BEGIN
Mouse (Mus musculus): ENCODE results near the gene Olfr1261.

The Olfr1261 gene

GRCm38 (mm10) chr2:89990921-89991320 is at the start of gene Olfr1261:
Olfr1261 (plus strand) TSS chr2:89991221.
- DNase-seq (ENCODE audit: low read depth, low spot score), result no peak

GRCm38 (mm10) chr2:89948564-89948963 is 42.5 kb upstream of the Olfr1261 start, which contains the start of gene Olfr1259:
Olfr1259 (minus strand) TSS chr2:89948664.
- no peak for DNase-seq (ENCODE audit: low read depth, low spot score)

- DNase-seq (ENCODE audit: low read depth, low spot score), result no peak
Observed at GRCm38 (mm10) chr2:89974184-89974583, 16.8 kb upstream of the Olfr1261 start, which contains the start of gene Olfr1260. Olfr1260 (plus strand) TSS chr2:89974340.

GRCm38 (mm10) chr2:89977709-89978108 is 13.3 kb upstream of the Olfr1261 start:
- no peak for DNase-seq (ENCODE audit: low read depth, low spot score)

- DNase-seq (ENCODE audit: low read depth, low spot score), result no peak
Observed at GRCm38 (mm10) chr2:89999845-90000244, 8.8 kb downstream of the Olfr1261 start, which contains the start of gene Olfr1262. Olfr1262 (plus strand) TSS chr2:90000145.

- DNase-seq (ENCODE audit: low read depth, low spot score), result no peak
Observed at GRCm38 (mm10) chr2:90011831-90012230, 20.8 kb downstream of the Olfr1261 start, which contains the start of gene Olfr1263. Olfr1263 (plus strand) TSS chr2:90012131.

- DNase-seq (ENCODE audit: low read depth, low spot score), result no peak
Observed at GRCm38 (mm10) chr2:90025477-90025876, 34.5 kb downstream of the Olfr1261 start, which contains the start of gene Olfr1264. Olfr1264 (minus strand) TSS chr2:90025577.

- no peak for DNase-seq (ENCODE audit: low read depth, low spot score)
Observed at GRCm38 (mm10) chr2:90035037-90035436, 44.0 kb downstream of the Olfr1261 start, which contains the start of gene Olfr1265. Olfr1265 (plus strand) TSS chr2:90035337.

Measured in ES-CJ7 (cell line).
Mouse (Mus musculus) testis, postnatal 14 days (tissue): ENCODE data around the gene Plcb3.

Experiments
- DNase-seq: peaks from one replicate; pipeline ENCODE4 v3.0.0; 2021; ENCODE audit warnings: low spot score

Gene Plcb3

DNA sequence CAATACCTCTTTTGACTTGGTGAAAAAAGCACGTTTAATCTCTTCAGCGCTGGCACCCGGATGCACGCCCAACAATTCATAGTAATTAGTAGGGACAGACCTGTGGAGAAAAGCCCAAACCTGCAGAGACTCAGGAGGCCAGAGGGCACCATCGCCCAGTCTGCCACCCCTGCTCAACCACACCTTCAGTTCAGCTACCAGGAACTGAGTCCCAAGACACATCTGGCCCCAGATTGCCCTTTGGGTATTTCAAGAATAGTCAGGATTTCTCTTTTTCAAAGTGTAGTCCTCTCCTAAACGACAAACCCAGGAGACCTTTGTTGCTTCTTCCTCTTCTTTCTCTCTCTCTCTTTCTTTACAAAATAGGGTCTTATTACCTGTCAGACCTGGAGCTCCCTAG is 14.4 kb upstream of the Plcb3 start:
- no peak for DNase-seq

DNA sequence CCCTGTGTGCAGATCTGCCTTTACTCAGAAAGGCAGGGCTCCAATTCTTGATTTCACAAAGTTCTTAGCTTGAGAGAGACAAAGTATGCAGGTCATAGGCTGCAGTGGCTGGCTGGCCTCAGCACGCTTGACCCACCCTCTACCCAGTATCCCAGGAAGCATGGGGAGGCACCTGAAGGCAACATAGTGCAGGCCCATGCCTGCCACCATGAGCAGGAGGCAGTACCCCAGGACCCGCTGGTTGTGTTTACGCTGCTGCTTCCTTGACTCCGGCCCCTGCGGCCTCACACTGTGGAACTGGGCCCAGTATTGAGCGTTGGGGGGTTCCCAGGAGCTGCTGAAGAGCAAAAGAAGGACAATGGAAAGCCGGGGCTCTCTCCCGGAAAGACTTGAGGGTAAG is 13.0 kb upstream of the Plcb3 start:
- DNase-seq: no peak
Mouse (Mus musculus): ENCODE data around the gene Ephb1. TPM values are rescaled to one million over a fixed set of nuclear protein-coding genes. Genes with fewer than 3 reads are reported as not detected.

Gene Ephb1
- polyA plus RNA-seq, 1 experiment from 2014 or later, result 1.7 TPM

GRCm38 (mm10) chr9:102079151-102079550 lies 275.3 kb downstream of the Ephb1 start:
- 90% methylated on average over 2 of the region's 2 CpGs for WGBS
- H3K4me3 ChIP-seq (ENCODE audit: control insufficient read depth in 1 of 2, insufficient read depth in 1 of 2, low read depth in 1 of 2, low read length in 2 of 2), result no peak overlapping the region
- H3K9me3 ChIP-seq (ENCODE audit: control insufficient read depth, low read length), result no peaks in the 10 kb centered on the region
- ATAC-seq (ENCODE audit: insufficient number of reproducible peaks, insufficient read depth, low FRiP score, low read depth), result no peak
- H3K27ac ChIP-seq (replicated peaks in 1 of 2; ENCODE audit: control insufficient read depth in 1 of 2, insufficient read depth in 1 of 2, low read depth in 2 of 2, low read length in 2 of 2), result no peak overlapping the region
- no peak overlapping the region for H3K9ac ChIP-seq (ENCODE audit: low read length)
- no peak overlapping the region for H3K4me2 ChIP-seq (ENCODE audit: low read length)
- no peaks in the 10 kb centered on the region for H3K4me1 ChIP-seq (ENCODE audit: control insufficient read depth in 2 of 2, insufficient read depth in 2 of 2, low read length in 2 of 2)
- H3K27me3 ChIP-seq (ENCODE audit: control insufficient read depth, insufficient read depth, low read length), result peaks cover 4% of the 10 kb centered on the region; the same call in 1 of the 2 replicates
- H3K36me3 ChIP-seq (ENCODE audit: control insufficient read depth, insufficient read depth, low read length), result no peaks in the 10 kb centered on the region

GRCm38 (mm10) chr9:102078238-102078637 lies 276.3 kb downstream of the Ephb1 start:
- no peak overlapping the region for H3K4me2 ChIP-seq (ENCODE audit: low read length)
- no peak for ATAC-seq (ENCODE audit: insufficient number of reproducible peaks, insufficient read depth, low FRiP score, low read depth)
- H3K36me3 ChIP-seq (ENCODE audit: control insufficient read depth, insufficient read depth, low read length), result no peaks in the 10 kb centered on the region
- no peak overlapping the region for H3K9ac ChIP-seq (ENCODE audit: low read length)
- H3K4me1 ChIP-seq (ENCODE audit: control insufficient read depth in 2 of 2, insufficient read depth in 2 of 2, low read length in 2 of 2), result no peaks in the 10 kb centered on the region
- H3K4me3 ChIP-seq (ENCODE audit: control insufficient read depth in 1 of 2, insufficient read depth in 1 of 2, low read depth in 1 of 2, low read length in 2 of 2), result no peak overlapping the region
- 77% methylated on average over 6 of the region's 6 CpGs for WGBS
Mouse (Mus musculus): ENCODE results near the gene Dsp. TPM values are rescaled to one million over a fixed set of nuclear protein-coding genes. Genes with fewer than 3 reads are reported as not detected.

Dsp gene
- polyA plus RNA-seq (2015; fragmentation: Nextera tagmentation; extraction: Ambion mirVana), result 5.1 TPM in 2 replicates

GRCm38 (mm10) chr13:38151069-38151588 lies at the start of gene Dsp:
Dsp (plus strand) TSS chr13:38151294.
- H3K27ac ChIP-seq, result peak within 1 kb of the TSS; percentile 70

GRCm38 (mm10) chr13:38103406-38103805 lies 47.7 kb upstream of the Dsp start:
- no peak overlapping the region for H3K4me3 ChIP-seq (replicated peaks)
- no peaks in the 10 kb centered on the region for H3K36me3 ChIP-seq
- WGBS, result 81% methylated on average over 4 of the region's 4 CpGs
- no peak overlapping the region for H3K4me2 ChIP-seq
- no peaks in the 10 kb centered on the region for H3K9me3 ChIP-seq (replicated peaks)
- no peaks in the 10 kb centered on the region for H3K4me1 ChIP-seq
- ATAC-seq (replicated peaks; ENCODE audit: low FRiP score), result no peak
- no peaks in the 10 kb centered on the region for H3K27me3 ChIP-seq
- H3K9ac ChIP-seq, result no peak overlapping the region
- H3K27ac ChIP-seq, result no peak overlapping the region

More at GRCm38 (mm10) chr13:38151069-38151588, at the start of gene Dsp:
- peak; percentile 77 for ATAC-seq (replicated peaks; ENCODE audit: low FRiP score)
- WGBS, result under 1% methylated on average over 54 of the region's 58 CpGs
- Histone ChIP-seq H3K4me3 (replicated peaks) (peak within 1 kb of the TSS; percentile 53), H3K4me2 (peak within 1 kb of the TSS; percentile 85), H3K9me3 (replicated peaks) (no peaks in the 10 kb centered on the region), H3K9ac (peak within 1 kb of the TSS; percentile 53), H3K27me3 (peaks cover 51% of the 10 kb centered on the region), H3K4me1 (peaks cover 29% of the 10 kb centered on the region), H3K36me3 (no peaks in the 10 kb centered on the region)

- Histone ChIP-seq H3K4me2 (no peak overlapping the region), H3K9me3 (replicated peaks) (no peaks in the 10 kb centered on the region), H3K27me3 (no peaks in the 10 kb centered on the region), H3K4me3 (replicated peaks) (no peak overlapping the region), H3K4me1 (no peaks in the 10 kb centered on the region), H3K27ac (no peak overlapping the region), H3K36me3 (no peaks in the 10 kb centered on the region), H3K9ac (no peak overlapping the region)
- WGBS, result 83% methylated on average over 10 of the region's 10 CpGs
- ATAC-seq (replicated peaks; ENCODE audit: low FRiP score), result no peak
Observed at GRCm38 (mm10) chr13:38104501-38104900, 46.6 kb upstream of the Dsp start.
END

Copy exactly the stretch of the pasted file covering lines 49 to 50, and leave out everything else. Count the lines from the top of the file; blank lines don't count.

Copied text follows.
- H3K4me1 ChIP-seq (ENCODE audit: control insufficient read depth in 2 of 2, insufficient read depth in 2 of 2, low read length in 2 of 2), result no peaks in the 10 kb centered on the region
- H3K4me3 ChIP-seq (ENCODE audit: control insufficient read depth in 1 of 2, insufficient read depth in 1 of 2, low read depth in 1 of 2, low read length in 2 of 2), result no peak overlapping the region